Electronic Cigarette History
Electronic cigarettes are a relatively recent invention. They were originally developed in 2003 by Chinese inventor and smoker Hon Lik, after his father, another heavy smoker, had died from lung cancer.
The following year they were patented and marketed across China under the brand name Ruyan, which means “like smoke”.
It took another two years for electronic cigarettes to make the leap into Europe. British businessman Greg Carson brought them to the UK under the no-nonsense brand name Electro Fag, where they quickly gained such popularity that their use was debated by MPs in parliament. The MPs ruled that electronic cigarettes were exempt from smoking legislation and so could be used in restaurants and buildings where tobacco smoking was otherwise prohibited.
The following year cigarettes crossed the Atlantic and they have exploded in popularity since, although their use remains controversial in some countries. In the US the Federal Drug Administration (FDA) has cracked down on the use of sweet flavourings such as fruit or mint.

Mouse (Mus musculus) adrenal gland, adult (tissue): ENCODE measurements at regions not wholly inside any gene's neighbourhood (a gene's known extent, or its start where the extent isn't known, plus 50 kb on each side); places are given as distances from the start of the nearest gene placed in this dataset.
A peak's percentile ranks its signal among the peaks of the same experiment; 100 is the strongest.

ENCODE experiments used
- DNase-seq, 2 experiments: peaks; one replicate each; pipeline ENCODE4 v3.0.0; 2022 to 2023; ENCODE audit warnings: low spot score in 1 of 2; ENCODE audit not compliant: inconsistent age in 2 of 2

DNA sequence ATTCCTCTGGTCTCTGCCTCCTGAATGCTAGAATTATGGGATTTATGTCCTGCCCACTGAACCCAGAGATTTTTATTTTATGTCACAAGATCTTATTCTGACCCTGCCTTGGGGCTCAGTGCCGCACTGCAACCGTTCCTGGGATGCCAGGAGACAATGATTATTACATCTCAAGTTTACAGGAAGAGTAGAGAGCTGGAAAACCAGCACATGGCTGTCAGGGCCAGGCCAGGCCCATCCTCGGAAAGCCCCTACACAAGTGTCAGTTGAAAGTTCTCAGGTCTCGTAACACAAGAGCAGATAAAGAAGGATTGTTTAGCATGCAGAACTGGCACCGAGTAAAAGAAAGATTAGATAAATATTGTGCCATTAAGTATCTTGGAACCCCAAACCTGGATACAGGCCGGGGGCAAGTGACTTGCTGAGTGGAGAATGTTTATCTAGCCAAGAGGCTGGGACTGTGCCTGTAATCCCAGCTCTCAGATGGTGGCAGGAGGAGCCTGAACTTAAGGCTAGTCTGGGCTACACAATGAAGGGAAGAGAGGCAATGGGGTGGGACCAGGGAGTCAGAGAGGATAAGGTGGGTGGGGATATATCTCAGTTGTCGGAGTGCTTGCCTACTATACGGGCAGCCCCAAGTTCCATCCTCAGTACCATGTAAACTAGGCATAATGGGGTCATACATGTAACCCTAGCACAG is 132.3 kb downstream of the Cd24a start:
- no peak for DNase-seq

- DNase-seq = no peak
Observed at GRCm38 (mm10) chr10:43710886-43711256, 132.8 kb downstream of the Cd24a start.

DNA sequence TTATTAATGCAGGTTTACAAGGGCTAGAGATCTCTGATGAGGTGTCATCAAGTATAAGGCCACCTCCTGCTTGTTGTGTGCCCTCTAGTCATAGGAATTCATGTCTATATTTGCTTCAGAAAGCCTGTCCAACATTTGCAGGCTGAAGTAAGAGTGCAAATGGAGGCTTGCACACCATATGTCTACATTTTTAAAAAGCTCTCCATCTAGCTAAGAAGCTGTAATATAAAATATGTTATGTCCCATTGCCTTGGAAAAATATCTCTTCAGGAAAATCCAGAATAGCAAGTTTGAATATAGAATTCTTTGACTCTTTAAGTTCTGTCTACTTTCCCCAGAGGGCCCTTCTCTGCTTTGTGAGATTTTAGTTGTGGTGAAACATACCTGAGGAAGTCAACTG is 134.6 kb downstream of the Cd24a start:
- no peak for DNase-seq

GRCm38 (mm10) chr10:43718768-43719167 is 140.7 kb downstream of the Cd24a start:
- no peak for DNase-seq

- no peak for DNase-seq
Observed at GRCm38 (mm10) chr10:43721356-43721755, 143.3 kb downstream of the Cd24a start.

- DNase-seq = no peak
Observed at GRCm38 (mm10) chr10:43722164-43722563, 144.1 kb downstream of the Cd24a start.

A number of individual US states have taken action against the sale of electronic cigarettes, including New Jersey, Oregon and California, although the latter attempt at a ban was vetoed in September 2009 by then governor Arnold Schwarzenegger.
Explaining his move, the legendary film star turned politician said: “If adults want to purchase and consume these products with an understanding of the associated health risks, they should be able to do so unless and until federal law changes the legal status of these tobacco products.”
In September 2008 the World Health Organisation (WHO) demanded that manufacturers remove any claims suggesting that they endorse electronic cigarettes or considers them safe. Four months later electronic cigarettes were completely banned in Australia, in spite of the fact that a detailed analysis in neighbouring New Zealand had proclaimed them a “safe alternative to smoking”.
In the UK, anti-smoking organisation ASH (Action on Smoking and Health) has cautiously recognised electronic cigarettes as “likely to be a safer alternative to smoking” but has still urged those wishing to quit to use conventional nicotine replacement therapies.
In May 2009, trade boy the Electronic Cigarette Association ECITA was formed, to represent manufacturers, retailers, and distributors, principally in dealings with governments and health authorities.
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